By Allen Sykora
Of DOW JONES NEWSWIRES
Gold futures finished modestly higher on short covering Wednesday ahead of a Group of 20 economic summit, but the market was largely flat as traders wait for the outcome of the Thursday meeting.
Still other key events occurring this week include a European Central Bank meeting Thursday and the always-important U.S. monthly jobs report on Friday.
“Everybody is really gun-shy,” said Rob Kurzatkowski, futures analyst with optionsXpress. “It’s not just the precious metals. It seems like commodities and equities are treading water and not doing much.”
June gold rose $2.70 to $927.70 an ounce on the Comex division of the New York Mercantile Exchange. May silver dipped a penny to $12.975.
Some traders covered positions, not wanting to remain short ahead of the G20, Kurzatkowski said. This also helped underpin silver, even though this metal finished marginally softer, he added.
Traders were generally pausing ahead of the G20 and other events during the latter part of the week, Kurzatkowski said. In the case of the G20 in particular, the market will be watching to see if Russia and China push for and make any progress in an effort to move the world away from the U.S. dollar as the world’s main reserve and trade currency, he said. If so, this would have negative implications for the dollar and thus support gold.
But on the other wide of the coin, the market will be watching to see if global leaders develop a “concrete framework for a road map to recovery,” Kurzatkowski said. This likely would be bearish for gold, he said.
Traders also will be monitoring leaders’ remarks in post-meeting press conferences, he said. If there are vastly differing views on how the world should deal with the economic crisis, this might support gold. But if there are similarities, gold could soften, he said.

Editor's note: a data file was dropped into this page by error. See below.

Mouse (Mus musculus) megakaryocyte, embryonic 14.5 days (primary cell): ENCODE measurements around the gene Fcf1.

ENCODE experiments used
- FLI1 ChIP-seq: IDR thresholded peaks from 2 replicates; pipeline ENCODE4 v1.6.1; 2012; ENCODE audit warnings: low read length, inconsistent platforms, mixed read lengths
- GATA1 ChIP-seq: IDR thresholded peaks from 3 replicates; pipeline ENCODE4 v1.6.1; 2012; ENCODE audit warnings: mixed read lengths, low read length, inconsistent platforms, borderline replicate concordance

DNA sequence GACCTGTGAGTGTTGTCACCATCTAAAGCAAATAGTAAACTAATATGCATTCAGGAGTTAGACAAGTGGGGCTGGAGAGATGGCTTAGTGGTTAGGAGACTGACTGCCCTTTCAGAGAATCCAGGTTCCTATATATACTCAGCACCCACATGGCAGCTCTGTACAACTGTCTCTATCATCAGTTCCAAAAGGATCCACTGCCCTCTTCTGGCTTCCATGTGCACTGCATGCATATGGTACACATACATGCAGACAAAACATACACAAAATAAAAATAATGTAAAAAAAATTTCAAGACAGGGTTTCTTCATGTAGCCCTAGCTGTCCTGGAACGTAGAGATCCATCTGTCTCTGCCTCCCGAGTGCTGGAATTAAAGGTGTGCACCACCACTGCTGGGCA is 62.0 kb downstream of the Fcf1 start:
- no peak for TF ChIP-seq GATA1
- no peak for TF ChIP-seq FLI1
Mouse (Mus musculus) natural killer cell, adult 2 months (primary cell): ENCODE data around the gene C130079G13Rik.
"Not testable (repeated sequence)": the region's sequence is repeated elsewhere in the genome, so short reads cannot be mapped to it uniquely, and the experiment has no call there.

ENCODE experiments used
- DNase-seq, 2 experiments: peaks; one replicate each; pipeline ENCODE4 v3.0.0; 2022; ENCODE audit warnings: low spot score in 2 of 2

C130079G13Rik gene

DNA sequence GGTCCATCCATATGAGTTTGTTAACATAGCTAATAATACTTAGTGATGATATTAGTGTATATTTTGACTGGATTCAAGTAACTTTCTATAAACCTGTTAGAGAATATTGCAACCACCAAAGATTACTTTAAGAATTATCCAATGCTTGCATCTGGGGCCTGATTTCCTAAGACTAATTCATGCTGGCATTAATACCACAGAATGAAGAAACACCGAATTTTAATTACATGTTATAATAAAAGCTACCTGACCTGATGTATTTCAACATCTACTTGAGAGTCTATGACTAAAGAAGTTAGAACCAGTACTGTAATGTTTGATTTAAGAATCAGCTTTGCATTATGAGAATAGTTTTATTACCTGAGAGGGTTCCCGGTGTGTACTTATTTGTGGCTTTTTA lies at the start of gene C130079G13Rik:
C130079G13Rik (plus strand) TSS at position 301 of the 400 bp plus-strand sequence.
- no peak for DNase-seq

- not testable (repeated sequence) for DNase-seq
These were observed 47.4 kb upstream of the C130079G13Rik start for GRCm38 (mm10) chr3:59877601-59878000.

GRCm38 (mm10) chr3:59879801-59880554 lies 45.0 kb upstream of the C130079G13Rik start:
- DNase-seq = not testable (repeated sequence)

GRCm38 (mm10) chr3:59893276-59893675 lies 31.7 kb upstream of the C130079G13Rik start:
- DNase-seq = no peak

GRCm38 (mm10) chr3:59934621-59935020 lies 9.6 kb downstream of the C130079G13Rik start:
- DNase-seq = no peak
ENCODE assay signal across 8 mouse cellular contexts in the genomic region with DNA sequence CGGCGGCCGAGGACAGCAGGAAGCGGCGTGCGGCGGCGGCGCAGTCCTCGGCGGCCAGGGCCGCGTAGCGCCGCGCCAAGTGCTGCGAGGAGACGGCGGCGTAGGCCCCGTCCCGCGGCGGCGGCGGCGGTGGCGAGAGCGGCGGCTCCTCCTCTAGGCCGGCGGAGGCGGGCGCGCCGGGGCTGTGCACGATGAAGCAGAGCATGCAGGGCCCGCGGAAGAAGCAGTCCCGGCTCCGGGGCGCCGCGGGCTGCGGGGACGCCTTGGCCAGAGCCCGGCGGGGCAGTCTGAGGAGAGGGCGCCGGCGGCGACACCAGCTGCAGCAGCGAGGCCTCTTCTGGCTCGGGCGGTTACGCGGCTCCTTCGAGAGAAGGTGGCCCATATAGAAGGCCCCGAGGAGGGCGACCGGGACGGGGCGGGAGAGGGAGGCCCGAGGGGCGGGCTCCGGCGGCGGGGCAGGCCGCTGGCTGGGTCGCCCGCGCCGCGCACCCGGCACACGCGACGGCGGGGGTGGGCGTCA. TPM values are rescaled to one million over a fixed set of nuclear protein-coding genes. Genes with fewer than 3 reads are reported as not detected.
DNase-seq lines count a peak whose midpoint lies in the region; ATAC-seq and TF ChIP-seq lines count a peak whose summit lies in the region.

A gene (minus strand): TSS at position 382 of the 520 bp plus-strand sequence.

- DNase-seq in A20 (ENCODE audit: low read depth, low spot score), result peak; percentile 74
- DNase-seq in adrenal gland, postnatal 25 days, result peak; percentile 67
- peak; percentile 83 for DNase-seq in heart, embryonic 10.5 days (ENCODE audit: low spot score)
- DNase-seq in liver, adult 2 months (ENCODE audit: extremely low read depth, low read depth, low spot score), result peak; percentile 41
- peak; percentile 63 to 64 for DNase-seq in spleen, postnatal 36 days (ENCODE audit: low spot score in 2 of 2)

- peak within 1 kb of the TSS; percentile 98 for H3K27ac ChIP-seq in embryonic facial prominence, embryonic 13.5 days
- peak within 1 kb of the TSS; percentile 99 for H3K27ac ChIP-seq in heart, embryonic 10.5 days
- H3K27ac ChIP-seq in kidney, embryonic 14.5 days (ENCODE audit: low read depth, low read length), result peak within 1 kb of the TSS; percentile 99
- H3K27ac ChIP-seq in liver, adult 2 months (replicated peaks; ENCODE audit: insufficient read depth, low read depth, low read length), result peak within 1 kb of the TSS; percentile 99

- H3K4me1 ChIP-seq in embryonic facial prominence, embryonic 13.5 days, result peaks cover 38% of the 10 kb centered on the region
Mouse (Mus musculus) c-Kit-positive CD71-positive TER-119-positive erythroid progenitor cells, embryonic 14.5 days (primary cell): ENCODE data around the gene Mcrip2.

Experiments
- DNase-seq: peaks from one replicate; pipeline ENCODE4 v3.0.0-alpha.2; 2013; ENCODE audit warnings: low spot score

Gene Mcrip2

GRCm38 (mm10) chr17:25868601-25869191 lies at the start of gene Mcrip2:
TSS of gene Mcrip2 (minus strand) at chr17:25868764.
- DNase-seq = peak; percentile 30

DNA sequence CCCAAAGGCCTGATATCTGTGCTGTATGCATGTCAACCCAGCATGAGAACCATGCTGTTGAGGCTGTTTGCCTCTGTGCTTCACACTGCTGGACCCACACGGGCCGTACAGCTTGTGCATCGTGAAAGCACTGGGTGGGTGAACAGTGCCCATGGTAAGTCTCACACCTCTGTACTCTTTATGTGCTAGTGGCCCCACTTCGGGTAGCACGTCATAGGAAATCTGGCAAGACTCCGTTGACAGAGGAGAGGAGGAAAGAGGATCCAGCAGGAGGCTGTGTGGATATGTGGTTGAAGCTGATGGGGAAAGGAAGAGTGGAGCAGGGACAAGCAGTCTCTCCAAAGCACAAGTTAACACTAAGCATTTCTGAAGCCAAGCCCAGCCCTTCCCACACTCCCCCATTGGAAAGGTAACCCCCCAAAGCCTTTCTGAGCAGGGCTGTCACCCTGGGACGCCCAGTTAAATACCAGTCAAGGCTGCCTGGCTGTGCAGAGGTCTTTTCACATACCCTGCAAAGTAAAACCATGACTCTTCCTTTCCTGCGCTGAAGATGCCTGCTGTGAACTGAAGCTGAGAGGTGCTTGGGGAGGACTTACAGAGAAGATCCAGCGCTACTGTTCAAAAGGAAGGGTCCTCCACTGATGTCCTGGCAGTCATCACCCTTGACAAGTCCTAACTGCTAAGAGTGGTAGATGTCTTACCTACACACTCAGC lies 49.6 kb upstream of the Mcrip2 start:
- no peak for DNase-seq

Meanwhile, Kurzatkowski described the lack of any Indian gold imports in March due to high prices – as announced by the Bombay Bullion Association overnight – as a negative for gold. However, the metal also got positive news when the Istanbul Gold Exchange’s Web site showed that Turkey imported 40 kilograms in March after importing none the previous two months.
Kurzatkowski characterized other conflicting factors as well.
“Some gold bugs are frustrated that governments keep printing money like it’s Monopoly money, yet gold has not responded positively to it,” he said. This is expected to lead to inflation, and gold is often bought as an inflation hedge.
However, he said, the improved tone for equities – helped Wednesday when data such as the Institute for Supply Management manufacturing survey was stronger than expected – is holding back gold since it means less safe-haven buying.
Kurzatkowski put support for June gold around $920, then the $900 area. He listed resistance near $961.
For May silver, he pegged “stout” support around $12.50.
“That’s a make-or-break level for the silver market,” he said. “If it fails, we could pull back to $11 or $10.50.”
He listed minor resistance around $13.50, with stronger resistance around $14.
Meanwhile, July platinum rose $15 to $1,143.80 an ounce, while June palladium gained $2.80 to $221.60. There might have been some light speculative buying in thin trading conditions, but with no major fundamental catalysts, a trader said.